Portion of Scottsdale 68th Street Bridge deemed unsafe for public transport

The center of 68th Street Bridge in Scottsdale has been deemed unsafe by transportation officials. The two inside lanes of traffic have been restricted. (Independent Newsmedia/Arianna Grainey)

Severe deterioration to the underside of a busy four-lane Scottsdale bridge has city officials urgently seeking funding solutions, as the center lanes for the 68th Street Bridge have been deemed unsafe for motorists.

Exposed re-enforced steel was discovered in January on the underbelly of the 68th Street Bridge that spans the Arizona Canal just north of Indian School Road.

Public Works Director Dan Worth says the concrete on the northern part of the bridge has started to come part.

“This is what caused the alarm,” Mr. Worth said as he presented Scottsdale City Council with pictures of the crumbling bridge on March 20.

“We call it delamination or spalling — the concrete was starting to come apart, and you can see exposed re-enforced steel that was covered by concrete when the bridge was constructed. Concrete has fallen off, that’s exposed to the elements, it’s rusting, it’s losing strength because of that.”

The bridge itself was built in the early 1960s as a two-lane bridge, Mr. Worth says. Two outside lanes were added in the early 1970s.

Traffic has been restricted to just the two outside lanes since the issue was first spotted by Arizona Department of Transportation officials in January. ADOT inspects all bridges and box culvert structures over 20-feet in length every other year, city officials say, which is when the 68th Street Bridge issue was uncovered.

Consulting engineer Burgess & Niple shared its findings with the city on Jan. 16.

(Independent Newsmedia/Arianna Grainey)

The Scottsdale City Council unanimously approved a $400,000 budget appropriation transfer from the available budget in the 2017-18 capital improvement projects fund to a newly created project to be titled “68th Street Bridge Reconstruction Over the Arizona Canal.”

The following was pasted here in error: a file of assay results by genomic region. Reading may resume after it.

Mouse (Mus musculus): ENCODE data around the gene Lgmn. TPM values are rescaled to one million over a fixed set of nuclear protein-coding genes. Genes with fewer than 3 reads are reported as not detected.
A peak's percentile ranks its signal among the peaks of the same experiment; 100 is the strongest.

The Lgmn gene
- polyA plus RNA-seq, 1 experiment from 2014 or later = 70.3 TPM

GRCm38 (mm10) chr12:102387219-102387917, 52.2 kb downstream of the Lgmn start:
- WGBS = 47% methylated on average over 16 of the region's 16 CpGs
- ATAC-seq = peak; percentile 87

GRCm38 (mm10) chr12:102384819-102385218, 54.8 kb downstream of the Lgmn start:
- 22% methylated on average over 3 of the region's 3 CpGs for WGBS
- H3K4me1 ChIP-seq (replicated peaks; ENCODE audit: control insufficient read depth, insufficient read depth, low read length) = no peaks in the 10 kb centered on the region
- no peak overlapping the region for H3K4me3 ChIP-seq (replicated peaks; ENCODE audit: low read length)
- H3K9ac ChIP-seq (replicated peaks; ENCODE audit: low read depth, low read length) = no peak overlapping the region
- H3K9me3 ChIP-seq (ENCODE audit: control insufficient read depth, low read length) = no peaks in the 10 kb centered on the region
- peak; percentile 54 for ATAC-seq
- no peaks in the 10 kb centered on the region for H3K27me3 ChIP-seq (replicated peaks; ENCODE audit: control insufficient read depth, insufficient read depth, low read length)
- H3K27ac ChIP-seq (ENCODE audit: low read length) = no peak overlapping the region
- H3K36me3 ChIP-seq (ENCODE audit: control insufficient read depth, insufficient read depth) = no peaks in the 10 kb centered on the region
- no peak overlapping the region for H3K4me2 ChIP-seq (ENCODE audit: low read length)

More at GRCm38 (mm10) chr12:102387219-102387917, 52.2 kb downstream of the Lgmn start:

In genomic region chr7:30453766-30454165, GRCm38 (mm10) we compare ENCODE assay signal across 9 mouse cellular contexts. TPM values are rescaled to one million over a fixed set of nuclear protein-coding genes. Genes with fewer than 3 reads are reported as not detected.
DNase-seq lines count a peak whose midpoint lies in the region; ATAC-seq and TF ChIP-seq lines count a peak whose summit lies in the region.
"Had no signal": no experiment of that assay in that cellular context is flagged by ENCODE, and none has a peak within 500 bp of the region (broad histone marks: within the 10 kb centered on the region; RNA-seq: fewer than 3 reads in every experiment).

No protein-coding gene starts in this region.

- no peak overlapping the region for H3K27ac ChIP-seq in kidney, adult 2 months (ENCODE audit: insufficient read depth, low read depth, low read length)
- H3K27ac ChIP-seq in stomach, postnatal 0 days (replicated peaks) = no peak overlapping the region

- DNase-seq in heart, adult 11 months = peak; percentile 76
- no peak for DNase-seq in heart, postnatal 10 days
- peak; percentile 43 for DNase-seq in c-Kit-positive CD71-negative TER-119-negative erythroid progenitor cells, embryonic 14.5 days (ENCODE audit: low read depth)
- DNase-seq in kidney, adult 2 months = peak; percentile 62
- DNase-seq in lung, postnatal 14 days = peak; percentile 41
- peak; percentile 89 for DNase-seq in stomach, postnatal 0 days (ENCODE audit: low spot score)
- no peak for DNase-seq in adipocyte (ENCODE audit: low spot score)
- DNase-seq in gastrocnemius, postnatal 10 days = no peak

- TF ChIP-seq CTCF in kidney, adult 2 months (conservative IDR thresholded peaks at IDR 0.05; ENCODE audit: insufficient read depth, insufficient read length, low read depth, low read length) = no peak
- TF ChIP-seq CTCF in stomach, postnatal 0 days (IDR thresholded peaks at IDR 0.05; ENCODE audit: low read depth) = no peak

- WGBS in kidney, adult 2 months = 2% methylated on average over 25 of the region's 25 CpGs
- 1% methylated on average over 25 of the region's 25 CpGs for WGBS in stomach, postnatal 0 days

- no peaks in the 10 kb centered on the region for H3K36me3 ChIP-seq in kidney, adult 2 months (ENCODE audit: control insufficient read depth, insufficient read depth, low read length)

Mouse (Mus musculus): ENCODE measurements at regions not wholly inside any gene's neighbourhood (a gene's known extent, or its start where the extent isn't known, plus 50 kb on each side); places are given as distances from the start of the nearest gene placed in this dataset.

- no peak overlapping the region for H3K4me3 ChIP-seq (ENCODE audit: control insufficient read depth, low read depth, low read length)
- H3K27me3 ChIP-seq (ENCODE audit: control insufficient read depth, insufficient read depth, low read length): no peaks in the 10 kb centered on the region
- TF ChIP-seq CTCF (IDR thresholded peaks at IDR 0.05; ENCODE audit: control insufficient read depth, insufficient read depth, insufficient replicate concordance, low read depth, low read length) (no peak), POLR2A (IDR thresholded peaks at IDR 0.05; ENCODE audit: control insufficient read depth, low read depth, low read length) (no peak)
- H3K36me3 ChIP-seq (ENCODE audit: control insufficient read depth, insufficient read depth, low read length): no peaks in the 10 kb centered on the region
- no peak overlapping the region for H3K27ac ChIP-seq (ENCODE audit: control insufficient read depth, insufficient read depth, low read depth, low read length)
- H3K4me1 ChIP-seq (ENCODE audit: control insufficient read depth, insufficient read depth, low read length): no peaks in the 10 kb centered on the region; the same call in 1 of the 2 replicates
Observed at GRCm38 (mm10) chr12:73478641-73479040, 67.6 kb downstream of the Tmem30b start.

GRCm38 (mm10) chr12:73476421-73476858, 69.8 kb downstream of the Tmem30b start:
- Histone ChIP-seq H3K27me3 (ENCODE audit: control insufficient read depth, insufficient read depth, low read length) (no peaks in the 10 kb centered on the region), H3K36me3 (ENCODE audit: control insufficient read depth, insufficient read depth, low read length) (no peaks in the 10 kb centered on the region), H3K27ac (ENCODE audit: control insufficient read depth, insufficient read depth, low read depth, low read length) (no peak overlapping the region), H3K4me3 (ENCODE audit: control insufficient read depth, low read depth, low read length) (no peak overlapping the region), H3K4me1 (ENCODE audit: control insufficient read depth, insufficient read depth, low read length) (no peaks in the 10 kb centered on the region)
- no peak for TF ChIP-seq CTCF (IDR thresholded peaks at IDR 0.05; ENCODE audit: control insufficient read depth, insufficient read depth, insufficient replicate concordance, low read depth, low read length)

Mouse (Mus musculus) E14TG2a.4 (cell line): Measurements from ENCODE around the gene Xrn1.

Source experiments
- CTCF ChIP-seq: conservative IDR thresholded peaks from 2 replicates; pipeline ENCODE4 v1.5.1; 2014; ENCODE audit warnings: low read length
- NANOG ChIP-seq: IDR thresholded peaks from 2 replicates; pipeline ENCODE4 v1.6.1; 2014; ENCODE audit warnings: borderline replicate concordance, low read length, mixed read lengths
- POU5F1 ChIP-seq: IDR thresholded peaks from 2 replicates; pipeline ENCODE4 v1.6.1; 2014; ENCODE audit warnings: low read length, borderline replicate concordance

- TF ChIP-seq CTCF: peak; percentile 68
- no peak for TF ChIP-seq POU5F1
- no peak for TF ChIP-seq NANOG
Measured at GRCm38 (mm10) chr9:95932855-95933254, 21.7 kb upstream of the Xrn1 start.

The budget appropriation is for design services, Mr. Worth says. He plans to return to city council later in the year for a construction contract.

Mr. Worth only guessed at a total cost sum, explaining to city council that the type of bridge to be built still needs to be determined. His guess was the reconstruction of the 68th Street Bridge would cost $2 million to $3 million.

The project is to be funded by the fiscal year 2017-18 transportation fund undesignated, unreserved fund balance, a city staff report states. In addition, the elected leaders authorized an engineering services contract with the firm who was hired by ADOT to do the inspection, Burgess & Niple.

In the meantime, traffic is being restricted on the bridge.

“We took immediate action to restrict traffic over the most dangerous parts of the bridge and we contracted directly with the same engineer that did the initial inspection to do a further, more detailed analysis,” Mr. Worth explained to city council.

“They have gone and done several tests — electrical connectivity tests, acoustic testing — to evaluate the soundness of the rest of the structure and the piers. Their recommendation as a result of that is we replace the bridge — not simply attempt to repair it.”

The target date to complete the bridge is mid-January because Salt River Project will be removing water from the canal from mid-January to mid-February, Mr. Worth says.

“We’ve got a very tight window that SRP can provide us,” Mr. Worth said. “If we can do the construction during that window we are going to reduce our costs and reduce the timeline considerably — that’s the time to do it.”

Mr. Worth says in order to meet the January timeframe, a sense of urgency is needed to begin the funding and design contracts.

Councilman David Smith spoke to the item, using it as an example of the needs the city of Scottsdale.

“The reason I wanted this item to be discussed is I’d like for the public to be aware in a very dramatic sense of the infrastructure and capital investment needs of the city,” Mr. Smith said.

“This is probably illustrating in an unfortunate way just how serious some of these problems are in the city and why we need to re-invest in the infrastructure.”

Councilwoman Kathy Littlefield doubled-down on Mr. Smith’s comments.

“This is a bridge that needs to be replaced, it needs to be put on the CIP and funds allocated for,” she said.

Mayor Jim Lane noted the bridge didn’t show any signs of deterioration two years ago when ADOT officials examined it.

“We are rigorously following a normal course of action with the inspection of our infrastructure,” Mr. Lane said.
“This is our response, this is what we need to do. We’re on that, an unsafe condition will be resolved.”

Northeast Valley News Editor Melissa Rosequist can be e-mailed at mrosequist@newszap.com or can be followed on Twitter at twitter.com/mrosequist_.

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